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    Frank James Autograph Letter Signed "Ben." Two pages, 8" x 12", n. p. [envelope postmarked from Gallatin, Missouri], September 30, 1883. Just one month since his highly publicized murder trial ended and he had been acquitted of all charges, Frank James, elder brother to the notorious outlaw Jesse James, was still in jail in Gallatin, Missouri. Disgusted with the residents of the town, he wrote this letter to his wife. Curiously, he was still signing his letters with his alias, Ben Woodson.

    "There is nothing new more than Paddy has left this detestable town and God knows I would love to say farewell to it. There is not a meaner set of people...on the face of the globe. There was many of them who before the trial appeared friendly. Why? because they feared if they showed their true colors we would take a change of venue. There is only a bout [sic] a doz in this town that are realy [sic] our friends. I wish you would see Mr. [John M.] Glover and ask him how long are they willing to let me remain in jail..." John Glover was one of James' defense attorneys during the trial. He adds that he has also received "...a letter from Mr. [Christopher T.] Garner yesterday and he is anxious to see me out of prison. He thinks the State will dismiss the cases here and then I will be taken to K.C. or Independence and there give bond. I don't believe they will do any thing of the kind so long as my Attys make no effort to get me out." Col. Christopher Trigg Garner, another of Frank's defense attorneys, was a Richmond lawyer who had remained loyal to the Union during the war, organizing citizens against raids by Confederate guerillas.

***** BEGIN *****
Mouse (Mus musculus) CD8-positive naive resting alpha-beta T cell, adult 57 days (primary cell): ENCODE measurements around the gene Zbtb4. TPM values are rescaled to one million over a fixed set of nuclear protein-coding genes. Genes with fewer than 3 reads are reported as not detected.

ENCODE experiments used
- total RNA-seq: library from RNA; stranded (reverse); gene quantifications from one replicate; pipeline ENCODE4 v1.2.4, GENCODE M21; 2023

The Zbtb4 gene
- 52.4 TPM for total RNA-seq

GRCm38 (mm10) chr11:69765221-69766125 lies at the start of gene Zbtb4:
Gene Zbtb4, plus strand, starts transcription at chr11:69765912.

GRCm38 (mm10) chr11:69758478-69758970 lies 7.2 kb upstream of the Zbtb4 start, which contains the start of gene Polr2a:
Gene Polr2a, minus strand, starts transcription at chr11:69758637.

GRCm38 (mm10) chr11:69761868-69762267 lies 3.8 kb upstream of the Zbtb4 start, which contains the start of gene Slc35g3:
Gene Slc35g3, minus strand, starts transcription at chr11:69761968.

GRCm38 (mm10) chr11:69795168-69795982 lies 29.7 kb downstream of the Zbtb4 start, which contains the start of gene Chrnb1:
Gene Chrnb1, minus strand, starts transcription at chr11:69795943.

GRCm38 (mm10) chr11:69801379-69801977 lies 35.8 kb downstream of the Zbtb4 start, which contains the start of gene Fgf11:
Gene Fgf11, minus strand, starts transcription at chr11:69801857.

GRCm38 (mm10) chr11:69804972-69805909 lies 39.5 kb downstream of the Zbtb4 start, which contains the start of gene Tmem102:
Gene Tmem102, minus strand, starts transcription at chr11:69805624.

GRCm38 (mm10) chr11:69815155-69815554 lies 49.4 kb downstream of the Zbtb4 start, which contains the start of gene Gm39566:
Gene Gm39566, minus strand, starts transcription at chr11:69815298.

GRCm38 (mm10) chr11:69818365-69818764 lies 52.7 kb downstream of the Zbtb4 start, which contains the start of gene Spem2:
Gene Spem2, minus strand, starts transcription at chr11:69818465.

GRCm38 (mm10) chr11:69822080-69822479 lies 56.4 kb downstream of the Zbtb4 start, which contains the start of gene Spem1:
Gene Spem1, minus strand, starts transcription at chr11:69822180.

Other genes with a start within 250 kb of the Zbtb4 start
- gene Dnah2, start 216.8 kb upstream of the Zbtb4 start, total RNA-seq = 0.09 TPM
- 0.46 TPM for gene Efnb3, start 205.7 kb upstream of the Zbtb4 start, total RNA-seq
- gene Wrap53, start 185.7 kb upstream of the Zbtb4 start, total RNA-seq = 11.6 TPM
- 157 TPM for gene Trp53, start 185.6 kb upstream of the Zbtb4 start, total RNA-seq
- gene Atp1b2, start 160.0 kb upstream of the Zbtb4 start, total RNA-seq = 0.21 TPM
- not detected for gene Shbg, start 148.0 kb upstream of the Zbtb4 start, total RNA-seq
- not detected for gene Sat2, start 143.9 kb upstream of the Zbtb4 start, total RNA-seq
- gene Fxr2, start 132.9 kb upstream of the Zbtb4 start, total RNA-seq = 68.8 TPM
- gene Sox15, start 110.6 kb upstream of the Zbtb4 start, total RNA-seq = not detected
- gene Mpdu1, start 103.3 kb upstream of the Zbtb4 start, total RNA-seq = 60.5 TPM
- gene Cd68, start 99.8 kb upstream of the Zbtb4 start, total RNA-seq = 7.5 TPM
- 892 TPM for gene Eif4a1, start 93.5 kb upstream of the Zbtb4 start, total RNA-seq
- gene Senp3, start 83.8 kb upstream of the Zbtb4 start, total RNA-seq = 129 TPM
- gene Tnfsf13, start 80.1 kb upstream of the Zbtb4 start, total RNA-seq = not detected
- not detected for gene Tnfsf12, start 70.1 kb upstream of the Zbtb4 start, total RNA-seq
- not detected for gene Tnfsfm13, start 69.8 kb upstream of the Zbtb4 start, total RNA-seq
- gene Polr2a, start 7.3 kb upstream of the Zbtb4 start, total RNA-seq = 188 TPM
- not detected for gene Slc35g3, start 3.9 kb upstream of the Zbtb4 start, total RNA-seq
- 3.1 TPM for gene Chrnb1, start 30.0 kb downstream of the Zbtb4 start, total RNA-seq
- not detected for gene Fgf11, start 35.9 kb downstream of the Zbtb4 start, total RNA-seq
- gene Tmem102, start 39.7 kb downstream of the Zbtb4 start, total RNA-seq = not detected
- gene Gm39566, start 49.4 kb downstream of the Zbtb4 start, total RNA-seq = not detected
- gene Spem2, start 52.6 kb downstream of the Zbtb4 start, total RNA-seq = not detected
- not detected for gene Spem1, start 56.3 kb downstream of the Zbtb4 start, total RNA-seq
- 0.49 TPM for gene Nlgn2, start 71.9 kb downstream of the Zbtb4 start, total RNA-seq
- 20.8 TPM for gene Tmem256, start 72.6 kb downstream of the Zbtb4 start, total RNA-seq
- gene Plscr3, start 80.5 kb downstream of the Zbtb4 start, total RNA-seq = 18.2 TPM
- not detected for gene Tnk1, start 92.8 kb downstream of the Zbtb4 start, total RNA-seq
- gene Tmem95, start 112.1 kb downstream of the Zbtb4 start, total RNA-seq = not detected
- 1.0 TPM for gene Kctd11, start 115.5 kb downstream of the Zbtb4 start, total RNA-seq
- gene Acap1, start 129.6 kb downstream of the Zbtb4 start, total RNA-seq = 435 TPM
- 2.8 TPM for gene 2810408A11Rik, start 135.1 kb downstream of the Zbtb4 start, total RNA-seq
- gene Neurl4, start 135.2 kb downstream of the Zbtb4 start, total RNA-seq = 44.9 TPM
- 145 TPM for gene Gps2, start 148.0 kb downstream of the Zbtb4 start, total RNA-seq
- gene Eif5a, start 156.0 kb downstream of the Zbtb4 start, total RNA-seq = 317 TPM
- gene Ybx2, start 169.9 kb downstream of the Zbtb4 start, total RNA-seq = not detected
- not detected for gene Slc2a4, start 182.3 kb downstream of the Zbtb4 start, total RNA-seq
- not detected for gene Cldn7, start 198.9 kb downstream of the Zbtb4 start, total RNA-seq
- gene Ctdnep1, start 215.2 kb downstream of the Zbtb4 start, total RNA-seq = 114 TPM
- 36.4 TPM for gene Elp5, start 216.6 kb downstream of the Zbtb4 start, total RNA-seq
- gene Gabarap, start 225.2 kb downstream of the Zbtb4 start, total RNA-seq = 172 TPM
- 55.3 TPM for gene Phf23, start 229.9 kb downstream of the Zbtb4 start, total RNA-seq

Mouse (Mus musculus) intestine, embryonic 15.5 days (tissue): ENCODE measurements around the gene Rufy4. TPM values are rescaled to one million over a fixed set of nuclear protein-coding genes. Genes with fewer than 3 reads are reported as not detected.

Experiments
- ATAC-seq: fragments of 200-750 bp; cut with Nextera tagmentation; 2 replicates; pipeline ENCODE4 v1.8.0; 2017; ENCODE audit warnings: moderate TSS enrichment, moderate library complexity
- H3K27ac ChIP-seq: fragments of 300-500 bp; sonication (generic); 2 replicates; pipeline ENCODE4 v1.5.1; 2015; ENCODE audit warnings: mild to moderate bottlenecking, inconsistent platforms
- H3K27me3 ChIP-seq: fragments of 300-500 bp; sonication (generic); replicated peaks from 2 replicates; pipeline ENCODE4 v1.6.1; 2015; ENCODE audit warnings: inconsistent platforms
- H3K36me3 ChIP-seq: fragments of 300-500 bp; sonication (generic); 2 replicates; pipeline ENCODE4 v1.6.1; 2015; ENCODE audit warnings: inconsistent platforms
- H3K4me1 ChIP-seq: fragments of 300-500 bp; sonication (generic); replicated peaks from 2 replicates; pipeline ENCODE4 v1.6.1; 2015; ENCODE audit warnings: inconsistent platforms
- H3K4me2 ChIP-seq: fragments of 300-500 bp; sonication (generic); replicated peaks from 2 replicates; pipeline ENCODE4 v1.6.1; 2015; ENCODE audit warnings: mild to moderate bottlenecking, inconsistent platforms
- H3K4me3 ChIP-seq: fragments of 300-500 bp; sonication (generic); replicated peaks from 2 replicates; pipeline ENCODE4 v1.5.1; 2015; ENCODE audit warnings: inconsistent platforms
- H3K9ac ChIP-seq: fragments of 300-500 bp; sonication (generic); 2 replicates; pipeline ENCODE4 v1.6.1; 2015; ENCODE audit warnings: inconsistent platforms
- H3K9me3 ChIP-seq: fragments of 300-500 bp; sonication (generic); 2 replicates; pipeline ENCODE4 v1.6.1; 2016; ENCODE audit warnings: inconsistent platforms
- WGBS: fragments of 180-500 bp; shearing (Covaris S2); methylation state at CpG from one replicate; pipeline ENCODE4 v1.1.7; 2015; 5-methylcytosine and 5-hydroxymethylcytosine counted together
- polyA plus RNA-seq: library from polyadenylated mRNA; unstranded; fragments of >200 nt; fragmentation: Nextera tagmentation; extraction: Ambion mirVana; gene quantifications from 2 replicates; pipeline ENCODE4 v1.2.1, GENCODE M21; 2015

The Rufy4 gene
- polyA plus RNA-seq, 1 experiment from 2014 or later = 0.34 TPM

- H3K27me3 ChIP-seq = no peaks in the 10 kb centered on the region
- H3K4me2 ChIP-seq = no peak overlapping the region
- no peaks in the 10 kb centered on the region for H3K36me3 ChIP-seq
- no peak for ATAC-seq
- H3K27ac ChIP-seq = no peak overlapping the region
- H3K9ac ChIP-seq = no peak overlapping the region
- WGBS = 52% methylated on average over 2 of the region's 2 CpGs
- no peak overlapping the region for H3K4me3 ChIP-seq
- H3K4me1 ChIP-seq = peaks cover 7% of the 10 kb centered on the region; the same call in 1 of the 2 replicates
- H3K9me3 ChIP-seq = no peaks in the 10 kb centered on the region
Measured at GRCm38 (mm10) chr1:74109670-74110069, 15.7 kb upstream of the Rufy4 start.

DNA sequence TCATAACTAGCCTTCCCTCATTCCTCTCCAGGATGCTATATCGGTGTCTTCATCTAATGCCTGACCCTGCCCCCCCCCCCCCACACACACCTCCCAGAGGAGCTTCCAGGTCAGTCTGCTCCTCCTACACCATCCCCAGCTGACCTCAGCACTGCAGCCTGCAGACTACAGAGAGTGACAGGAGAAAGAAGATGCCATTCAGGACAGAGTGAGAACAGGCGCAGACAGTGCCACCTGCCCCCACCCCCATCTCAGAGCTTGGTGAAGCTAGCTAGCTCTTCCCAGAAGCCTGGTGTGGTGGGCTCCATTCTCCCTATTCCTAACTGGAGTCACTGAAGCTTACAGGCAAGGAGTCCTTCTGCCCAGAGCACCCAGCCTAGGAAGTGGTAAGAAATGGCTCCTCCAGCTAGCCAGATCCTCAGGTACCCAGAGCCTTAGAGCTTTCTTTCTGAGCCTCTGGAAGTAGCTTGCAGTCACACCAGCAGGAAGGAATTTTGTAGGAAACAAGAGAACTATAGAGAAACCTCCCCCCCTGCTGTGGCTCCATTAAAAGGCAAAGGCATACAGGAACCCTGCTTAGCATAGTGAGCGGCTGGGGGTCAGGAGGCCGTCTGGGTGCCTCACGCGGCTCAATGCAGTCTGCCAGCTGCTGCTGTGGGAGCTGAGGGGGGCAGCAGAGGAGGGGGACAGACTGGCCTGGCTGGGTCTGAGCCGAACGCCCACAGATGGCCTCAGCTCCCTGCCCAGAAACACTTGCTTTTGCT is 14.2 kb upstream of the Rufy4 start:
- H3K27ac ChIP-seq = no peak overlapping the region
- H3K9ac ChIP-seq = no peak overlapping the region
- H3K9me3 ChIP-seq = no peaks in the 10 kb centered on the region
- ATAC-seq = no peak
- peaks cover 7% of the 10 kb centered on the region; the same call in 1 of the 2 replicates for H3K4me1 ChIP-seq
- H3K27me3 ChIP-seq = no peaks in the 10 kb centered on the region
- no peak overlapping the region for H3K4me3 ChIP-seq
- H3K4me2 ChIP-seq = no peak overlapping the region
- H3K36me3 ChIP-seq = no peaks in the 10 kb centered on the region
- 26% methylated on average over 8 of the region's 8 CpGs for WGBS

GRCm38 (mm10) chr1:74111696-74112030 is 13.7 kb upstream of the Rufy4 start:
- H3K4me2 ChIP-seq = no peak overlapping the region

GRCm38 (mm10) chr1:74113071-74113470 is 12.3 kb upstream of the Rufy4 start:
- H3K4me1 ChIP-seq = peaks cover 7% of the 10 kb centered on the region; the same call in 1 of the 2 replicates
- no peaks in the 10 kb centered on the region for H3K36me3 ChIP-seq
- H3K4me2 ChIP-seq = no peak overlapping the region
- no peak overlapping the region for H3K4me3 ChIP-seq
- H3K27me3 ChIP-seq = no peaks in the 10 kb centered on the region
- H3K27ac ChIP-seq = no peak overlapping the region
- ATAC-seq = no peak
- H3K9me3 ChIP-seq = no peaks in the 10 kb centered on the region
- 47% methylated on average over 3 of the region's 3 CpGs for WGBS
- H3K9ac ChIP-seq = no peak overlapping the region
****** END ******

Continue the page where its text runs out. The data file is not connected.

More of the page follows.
Between jail in Gallatin and jail in Kansas City or Independence, Frank says: "I would much rather remain here...as to go to prison with Langhorn as keeper." Langhorn was marshal in Kansas City and was at Gallatin overseeing Dick Liddil, a former member of the James-Younger Gang and primary witness for the prosecution who was testifying against James. He continues: "He [Langhorn] I think would put up a job to have the Fords [Bob and Charley Ford, killers of Jesse James] or Liddil [Dick Liddil] kill me if I was in his charge."

    Due to Liddil's testimony during the murder trial, Frank was implicated in a holdup of a paymaster in Alabama in March 1881. After leaving Gallatin he was transferred to the Huntsville jail in Alabama to await his next trial. It began in April, lasted ten days, and, again, Frank was acquitted of all charges. With original transmittal envelope. Folds with light ink bleed-through.


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    Auction Dates
    June, 2013
    22nd-23rd Saturday-Sunday
    Bids + Registered Phone Bidders: 2
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    We had a wonderful time in New York during the October 2013 Historical Manuscripts auction that featured my mother’s papers collected during her tenure as Martin Luther King, Jr.’s secretary. In fact, the entire experience from beginning to end has been a pleasure.
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